MBiotech Electives


Generations of Advanced Medicine
Biologics in Therapy

In this course, we focus exclusively on the dominant role of biologic therapies in modern medicine. In 2017, 7 of the top 10 drugs by revenue were molecules of biologic origin, namely those manufactured primarily by biosynthetic rather than chemical means, with sales of the top selling therapy, the anti-TNFα monoclonal antibody adalimumab, cresting the $12.5 billion mark. The lucrative preeminence of biologics is set to continue, bolstered by the introduction of innovative molecular delivery strategies, such as antibody-targeted conjugates, fragments and fusions, as well as by the robust staying power of market leaders. The latter phenomenon is an inevitable consequence of the higher-than-usual regulatory hurdles faced by conventional generic manufacturers seeking to make biosimilars: intended copies of off-patent biologics that, having undergone a strict comparability exercise, are approved by regulatory agencies such as the EMA and the FDA.

This course will survey this changing landscape within an historical framework and will highlight critical scientific and process parameters unique to biologics, that set them aside from conventional small-molecule medicines, including their molecular architecture and mechanisms of action, manufacturing considerations, analytical and functional lot release assays, and clinical trial design. We will explore some of the pitfalls by examining a roster of clinical case studies. The capacity of payers to afford these increasingly high-cost therapies in the face of current economic trends will be discussed.

The broad goals of the course are as follows:

  1. A detailed understanding of the complexities associated with biologic drugs;

  2. A broad familiarity with biologics manufacturing and its inherent variability;

  3. A critical understanding of the aspects of biosimilarity; and

  4. A familiarity with the clinical implications emerging from the use of biologics. 

The detailed course outline will be available here once finalized (PDF format).
Date, Time and Location

Thursday evenings from 6pm to 9pm during the 2019 Winter semester. Location: St. George Campus. More details to follow.

How to enroll

Graduate students who wish to enroll in this course must complete a Course Add/Drop Form, have it authorized by the Graduate Coordinator at your home department, and submit the signed form via email to Jennifer Lowe, MBiotech, j.mccarney@utoronto.ca 

Students can NOT register directly on ROSI.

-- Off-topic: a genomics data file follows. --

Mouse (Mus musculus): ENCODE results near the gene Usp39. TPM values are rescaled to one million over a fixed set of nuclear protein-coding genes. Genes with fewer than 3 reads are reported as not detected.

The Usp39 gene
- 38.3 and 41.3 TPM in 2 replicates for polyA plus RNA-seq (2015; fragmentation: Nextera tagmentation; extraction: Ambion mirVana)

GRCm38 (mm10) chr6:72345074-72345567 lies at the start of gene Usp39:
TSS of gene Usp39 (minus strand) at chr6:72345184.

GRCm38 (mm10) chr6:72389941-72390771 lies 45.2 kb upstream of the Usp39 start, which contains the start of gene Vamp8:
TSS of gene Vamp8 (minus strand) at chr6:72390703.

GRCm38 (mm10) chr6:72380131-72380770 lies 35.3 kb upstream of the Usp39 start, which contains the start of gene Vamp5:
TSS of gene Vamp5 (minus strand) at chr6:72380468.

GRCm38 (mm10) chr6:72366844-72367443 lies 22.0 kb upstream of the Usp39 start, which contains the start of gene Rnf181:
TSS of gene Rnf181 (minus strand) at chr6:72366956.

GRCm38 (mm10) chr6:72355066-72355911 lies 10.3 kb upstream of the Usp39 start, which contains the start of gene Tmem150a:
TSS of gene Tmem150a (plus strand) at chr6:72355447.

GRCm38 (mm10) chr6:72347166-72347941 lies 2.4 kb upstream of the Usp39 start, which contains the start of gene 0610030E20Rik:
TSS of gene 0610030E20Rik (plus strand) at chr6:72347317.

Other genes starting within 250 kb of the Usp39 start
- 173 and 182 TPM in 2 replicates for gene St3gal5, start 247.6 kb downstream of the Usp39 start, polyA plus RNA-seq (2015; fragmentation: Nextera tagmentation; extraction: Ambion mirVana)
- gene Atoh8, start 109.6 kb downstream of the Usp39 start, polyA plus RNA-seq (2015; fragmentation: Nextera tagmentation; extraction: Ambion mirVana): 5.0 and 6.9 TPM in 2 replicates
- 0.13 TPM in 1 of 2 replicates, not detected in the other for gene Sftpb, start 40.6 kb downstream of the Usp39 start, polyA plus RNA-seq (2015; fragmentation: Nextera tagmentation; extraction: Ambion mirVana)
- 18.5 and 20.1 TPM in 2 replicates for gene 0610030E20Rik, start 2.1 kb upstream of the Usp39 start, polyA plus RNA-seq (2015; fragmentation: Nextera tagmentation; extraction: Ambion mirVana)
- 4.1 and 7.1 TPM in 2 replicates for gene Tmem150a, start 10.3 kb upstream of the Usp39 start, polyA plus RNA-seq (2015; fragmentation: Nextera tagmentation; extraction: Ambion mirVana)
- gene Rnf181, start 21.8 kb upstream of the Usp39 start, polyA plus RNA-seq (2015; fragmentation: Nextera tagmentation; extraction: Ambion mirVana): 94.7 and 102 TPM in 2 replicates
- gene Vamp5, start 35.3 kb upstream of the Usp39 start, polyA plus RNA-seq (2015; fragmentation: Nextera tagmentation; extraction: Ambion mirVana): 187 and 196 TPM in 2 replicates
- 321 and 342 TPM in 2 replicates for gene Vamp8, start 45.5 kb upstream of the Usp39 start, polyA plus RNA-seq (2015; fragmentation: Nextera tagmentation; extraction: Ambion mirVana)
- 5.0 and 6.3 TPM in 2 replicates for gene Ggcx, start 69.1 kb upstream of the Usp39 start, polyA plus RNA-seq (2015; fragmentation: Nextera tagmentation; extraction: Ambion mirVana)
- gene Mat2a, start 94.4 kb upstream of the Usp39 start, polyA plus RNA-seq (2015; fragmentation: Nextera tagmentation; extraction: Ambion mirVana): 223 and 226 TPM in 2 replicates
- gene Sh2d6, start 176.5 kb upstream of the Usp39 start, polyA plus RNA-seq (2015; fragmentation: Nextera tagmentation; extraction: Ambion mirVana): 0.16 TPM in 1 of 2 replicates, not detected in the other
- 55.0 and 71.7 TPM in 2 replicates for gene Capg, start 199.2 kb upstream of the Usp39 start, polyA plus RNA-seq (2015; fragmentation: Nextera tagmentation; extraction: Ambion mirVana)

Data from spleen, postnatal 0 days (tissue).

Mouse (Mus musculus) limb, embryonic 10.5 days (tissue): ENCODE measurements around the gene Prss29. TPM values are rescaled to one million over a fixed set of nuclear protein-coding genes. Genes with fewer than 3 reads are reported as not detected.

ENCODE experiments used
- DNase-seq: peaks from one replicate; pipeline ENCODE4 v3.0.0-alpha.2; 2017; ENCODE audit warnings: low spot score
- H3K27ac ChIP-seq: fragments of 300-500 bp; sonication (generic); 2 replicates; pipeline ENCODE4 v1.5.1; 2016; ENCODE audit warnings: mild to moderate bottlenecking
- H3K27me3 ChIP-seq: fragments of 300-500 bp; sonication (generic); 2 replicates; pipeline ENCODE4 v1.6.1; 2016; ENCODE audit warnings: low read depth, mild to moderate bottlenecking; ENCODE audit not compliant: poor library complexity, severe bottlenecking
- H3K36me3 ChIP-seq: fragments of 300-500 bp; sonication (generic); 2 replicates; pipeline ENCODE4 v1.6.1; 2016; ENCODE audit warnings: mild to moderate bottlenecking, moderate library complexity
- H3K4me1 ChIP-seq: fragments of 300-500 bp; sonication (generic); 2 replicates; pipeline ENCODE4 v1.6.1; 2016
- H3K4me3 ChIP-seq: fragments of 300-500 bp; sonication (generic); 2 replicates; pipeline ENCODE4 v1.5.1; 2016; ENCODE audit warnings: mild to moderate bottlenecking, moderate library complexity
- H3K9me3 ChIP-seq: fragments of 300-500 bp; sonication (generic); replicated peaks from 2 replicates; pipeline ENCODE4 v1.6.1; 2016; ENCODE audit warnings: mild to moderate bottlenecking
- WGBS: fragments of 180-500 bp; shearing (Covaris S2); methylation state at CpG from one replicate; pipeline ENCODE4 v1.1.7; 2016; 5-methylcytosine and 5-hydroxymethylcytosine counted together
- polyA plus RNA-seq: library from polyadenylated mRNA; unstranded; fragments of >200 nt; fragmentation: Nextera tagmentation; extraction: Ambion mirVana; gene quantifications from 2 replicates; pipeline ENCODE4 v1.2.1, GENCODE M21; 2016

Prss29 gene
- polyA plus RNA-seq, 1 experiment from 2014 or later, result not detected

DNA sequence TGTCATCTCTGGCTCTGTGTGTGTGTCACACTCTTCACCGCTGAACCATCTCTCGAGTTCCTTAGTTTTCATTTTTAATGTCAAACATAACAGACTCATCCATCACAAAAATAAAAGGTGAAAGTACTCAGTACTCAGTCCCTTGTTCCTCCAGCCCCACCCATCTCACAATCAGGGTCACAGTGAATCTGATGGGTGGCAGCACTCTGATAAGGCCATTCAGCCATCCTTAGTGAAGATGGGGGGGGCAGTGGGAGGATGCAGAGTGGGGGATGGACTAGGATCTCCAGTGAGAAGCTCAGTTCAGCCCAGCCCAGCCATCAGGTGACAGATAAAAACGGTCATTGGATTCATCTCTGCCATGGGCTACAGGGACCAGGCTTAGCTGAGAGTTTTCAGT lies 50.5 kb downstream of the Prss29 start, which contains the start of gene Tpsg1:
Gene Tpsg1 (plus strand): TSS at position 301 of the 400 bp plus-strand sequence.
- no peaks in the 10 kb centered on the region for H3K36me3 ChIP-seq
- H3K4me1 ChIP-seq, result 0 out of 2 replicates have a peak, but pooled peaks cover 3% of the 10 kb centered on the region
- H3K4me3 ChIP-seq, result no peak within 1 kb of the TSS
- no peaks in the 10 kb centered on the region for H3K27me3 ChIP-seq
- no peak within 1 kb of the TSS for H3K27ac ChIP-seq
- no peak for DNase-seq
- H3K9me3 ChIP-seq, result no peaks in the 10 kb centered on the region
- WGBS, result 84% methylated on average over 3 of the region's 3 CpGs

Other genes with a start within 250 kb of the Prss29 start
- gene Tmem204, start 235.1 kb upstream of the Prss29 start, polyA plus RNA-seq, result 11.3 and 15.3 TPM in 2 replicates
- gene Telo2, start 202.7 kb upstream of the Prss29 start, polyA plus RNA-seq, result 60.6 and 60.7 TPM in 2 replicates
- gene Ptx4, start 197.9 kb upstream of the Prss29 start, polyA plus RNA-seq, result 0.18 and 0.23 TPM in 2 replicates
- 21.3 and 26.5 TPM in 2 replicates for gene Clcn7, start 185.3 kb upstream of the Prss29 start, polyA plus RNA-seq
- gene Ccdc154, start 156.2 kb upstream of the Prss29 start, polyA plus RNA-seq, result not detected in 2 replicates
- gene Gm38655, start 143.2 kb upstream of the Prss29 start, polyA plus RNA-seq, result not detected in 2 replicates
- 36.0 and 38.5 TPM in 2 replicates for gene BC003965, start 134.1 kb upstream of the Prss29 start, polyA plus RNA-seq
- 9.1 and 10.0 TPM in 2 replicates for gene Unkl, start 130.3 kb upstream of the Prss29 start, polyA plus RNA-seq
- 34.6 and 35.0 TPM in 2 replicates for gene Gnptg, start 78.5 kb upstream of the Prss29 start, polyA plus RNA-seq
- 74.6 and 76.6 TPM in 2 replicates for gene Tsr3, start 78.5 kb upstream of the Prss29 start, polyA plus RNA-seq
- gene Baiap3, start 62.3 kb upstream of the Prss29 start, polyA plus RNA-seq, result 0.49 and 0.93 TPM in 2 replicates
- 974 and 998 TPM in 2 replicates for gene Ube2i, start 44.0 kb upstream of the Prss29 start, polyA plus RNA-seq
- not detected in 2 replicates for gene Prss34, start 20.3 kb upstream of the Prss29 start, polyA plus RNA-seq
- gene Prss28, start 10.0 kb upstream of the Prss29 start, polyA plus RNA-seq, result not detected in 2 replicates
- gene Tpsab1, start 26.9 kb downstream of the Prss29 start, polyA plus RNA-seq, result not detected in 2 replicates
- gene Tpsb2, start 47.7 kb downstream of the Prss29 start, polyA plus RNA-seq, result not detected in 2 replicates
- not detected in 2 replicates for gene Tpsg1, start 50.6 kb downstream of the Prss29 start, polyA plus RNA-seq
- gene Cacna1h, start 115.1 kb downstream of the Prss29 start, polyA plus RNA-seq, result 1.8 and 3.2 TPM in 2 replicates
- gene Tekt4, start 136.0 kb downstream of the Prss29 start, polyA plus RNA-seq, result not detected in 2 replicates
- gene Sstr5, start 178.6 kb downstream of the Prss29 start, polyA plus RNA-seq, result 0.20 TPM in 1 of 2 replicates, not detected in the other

Leigh Revers is currently Associate Professor in Biotechnology and Director of the Master of Biotechnology (MBiotech) Program at the University of Toronto, Canada. He came to the program with an extensive background in biotechnology entrepreneurship, and he has almost 25 years of experience working in the life sciences sector, both in world-class academic institutions and in industry. Trained as a chemist and molecular biologist in the Dyson Perrins Laboratory, he first came to Canada in 1996 as the recipient of a Leverhulme Scholarship to work with Professor Harry Schachter on developmental enzymes involved in human diseases at Toronto’s Hospital for Sick Children. His research interests in complex carbohydrates as mediators of events at the cell-surface led to his interest in cancer. He joined Professor Jean Gariépy’s research team in 1999 to work on novel biologic toxins capable of exploiting cancer‐related carbohydrate signals. A long-held interest in entrepreneurship led in 2000 to his becoming a co-founder of Molecular Templates Inc. (MTI), a private biotechnology company focused on the development of novel toxin-based cancer therapeutics. In May 2006, he was appointed Assistant Director with the MBiotech Program at the University of Toronto. In 2007, Dr Revers co-founded a consulting practice, which provides specialist scientific and financial services to small and medium-sized enterprises in the life sciences. In 2009, he participated in a USD$2M Series A financing of MTI led by Santé Ventures, which saw the company relocate to Austin, Texas. Molecular Templates is now a publicly traded company on the NASDAQ. Shortly afterwards, he co-founded a new Canadian company, D5Pharma Inc., based out of the Sunnybrook Research Institute, which is presently focused on developing aptamer and other biomacromolecular technologies for diagnostic and therapeutic applications. Over the past seven years, he has spoken widely to healthcare professionals across Canada, and around the world, on the subject of biologics and biosimilars in the context of haematology, rheumatology and oncology. He is currently a member of prIME Oncology’s Global Expert Panel on Biosimilarity. Dr Revers holds Bachelor’s, Master’s, and Doctoral degrees in Physical Sciences from the University of Oxford in the United Kingdom.